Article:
December 13, 2012

THe Hillary Fle: Attorney Clinton

Progressive Review - During the 1992 campaign, Hillary Clinton defended her role in the Madison Guarantee S&L scandal by saying, "I suppose I could have stayed home and baked cookies and had teas. But what I decided to do was pursue my profession, which I entered before my husband was in public life."

Forgotten, however, is what inspired this homily: accusations that Ms. Clinton had represented Whitewater business partner Jim McDougal's S&L before her husband's government. Here's what the New York Times reported on March 17, 1992: "Hillary Clinton said today that she did not earn 'a penny' from state business conducted by her Little Rock law firm and that she never intervened with state regulators on behalf of a failed Arkansas savings and loan association. . . "

Records would show that she did, in fact, represent Madison before the state securities department. After the revelation, she says, "For goodness sakes, you can't be a lawyer if you don't represent banks."

Susan McDougal recalled Ms. Clinton coming in and drumming up the business. Ms. McDougal told the Washington Post: "The problem was finances, her finances." The Washington Times quoted an unnamed Clinton business associate who claimed the governor used to "jog over to McDougal's office about once a month to pick up the [retainer] check for his wife."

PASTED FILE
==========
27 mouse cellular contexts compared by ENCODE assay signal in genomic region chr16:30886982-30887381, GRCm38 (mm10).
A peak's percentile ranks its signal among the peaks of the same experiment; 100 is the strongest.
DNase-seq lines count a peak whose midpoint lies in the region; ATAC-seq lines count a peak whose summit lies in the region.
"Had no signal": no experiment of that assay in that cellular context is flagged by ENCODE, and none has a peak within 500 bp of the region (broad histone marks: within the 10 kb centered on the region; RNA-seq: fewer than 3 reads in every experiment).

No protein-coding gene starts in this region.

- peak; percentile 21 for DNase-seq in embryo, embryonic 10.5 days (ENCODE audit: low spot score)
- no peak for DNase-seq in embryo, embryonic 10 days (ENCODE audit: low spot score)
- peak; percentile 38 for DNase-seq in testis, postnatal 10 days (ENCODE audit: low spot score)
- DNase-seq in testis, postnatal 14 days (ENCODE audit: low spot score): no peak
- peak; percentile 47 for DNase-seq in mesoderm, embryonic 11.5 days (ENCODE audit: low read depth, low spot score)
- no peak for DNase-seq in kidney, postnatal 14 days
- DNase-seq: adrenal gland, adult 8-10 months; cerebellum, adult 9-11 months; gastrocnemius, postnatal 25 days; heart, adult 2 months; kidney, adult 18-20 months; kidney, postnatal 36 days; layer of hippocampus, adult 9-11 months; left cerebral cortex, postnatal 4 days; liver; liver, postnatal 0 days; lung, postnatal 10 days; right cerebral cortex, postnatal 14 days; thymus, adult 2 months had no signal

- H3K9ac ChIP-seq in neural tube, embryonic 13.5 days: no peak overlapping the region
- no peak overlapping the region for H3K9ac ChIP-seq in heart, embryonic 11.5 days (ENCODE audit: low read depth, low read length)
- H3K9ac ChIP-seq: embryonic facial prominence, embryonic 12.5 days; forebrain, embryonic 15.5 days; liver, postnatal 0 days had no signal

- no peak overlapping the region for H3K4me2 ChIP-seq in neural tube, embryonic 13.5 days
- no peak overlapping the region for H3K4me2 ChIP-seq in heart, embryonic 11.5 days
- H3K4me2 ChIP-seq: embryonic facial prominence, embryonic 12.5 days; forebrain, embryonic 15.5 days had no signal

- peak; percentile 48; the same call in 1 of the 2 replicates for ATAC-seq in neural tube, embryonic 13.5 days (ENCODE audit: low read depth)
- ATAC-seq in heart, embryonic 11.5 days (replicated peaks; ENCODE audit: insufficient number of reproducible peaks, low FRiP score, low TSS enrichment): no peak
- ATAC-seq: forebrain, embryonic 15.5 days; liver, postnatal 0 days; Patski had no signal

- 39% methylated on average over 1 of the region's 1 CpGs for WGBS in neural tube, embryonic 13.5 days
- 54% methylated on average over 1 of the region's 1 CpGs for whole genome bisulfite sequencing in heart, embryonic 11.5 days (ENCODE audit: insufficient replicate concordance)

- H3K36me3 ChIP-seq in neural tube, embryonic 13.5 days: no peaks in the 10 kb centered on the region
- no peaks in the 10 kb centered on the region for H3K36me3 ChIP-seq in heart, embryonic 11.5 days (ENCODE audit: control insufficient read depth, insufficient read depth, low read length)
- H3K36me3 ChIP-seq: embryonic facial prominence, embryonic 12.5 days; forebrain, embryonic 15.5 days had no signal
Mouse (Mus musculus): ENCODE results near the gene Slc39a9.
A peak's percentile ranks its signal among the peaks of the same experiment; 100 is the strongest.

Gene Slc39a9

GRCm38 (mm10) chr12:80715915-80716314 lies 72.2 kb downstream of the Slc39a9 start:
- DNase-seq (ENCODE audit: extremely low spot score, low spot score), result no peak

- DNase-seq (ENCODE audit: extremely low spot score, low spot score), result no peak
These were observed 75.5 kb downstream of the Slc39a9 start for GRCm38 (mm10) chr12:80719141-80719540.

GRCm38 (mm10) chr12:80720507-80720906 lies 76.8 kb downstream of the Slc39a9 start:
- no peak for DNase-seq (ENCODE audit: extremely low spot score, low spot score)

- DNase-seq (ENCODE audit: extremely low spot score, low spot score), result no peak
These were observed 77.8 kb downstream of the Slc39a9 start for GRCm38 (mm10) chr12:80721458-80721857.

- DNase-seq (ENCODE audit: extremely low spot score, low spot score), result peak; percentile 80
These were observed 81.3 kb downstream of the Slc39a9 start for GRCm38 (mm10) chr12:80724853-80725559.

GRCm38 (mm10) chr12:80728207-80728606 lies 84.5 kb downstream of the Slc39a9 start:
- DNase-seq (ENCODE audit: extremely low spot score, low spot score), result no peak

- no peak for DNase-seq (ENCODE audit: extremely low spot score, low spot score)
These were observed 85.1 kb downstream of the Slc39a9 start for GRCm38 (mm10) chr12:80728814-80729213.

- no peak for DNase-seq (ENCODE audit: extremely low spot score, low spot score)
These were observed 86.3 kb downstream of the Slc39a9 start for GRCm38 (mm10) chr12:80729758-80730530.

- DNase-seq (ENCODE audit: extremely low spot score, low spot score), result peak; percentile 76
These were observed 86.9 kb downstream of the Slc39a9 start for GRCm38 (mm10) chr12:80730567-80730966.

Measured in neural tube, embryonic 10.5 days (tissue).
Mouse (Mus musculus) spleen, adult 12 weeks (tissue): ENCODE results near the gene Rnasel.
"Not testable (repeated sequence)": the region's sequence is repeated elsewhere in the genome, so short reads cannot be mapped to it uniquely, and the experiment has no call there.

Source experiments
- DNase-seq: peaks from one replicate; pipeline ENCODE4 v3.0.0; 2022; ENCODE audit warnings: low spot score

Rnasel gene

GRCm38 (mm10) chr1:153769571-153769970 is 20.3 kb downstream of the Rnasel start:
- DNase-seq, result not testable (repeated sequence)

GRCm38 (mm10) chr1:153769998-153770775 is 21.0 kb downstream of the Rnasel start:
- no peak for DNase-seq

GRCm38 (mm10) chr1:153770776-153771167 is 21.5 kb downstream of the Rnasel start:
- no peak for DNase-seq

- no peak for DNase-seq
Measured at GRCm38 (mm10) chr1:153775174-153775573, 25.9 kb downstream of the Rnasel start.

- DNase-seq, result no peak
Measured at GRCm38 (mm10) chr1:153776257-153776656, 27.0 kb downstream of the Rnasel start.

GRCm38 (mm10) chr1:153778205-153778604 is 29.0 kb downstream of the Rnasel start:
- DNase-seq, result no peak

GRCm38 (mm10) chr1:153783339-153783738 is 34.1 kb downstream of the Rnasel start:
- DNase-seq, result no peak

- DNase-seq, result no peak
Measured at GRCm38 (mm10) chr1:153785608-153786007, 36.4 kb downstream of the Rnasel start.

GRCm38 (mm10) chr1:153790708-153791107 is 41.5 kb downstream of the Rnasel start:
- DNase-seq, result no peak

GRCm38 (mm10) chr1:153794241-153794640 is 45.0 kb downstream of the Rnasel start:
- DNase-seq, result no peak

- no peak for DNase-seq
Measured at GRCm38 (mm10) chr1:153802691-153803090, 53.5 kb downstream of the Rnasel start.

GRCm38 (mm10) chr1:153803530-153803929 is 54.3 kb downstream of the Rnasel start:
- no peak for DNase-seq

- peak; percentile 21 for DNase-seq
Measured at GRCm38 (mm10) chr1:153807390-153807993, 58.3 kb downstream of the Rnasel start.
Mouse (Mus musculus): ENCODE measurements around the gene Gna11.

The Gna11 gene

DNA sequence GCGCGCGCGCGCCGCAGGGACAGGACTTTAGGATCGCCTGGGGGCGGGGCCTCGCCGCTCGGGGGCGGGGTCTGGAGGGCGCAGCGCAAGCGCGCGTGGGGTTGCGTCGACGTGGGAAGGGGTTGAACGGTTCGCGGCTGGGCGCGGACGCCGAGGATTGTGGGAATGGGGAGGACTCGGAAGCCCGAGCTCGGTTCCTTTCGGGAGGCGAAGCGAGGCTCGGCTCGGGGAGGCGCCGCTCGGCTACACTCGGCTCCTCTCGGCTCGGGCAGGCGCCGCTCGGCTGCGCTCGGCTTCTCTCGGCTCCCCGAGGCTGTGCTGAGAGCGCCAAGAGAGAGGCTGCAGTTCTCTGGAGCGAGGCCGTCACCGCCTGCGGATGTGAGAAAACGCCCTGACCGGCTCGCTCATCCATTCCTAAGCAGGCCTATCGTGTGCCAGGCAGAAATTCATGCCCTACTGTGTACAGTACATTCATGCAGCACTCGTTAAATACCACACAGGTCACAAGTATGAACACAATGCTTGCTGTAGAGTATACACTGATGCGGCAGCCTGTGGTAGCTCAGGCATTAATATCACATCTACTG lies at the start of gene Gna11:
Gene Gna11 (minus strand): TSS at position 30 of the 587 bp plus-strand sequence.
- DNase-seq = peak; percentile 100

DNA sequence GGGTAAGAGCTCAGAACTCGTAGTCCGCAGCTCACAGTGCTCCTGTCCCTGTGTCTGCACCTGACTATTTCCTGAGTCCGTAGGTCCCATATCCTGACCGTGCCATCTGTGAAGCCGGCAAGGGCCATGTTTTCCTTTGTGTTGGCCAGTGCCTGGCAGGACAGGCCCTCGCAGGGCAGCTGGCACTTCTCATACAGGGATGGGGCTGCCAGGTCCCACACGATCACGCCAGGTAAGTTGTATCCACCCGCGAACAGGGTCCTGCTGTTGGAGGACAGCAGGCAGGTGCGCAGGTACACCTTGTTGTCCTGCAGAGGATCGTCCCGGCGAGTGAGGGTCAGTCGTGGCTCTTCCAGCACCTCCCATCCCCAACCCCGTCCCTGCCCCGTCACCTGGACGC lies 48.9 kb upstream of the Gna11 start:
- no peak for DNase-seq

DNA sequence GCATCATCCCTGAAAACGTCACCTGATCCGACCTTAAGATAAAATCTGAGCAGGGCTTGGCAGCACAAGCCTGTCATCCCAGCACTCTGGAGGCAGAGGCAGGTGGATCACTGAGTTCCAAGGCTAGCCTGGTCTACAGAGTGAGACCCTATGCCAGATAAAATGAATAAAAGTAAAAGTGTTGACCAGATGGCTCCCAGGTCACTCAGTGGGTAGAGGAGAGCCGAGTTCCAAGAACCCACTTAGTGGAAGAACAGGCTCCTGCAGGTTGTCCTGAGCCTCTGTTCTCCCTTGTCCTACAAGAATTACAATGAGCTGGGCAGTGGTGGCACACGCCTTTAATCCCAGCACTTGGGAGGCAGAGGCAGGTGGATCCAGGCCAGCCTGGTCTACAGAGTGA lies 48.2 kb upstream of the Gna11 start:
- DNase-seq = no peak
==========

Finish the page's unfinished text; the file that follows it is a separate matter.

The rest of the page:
Jim McDougal's version of the story, according to the LA Times, was that Clinton asked him to throw some legal work his wife's way to help the Clintons out of a financial crunch: "I hired Hillary because Bill came in whimpering that they needed help."

Hillary Clinton wrote Jim McDougal enclosing a power of attorney for him to sign "authorizing me to act on your behalf with respect to matters concerning Whitewater Development Corporation." Another power of attorney was enclosed for Susan McDougal. The power of attorney included the right to endorse, sign and execute "checks, notes, deeds, agreements, certificates, receipts or any other instruments in writing of all matters related to Whitewater Development Corporation."

This letter, uncovered in 1993 by Jerry Seper of the Washington Times, directly contradicted the claim of the Clintons that they were "passive shareholders" in Whitewater.

From a 1996 Chicago Tribune editorial: "The legal issues will sort themselves out in time. But one thing has become all too clear. Bill and Hillary Clinton and their aides have made a concerted effort to deceive official investigators and the American public with half truths and outright lies . . . It's not clear what the Clintons want to conceal, but it's clear that they have made extraordinary efforts to do so."

1 comment:

Anonymous said...

The ability to raise funds is the essence of post-Buckley governance. The House of Clinton grew the old fashioned way, one investor at a time.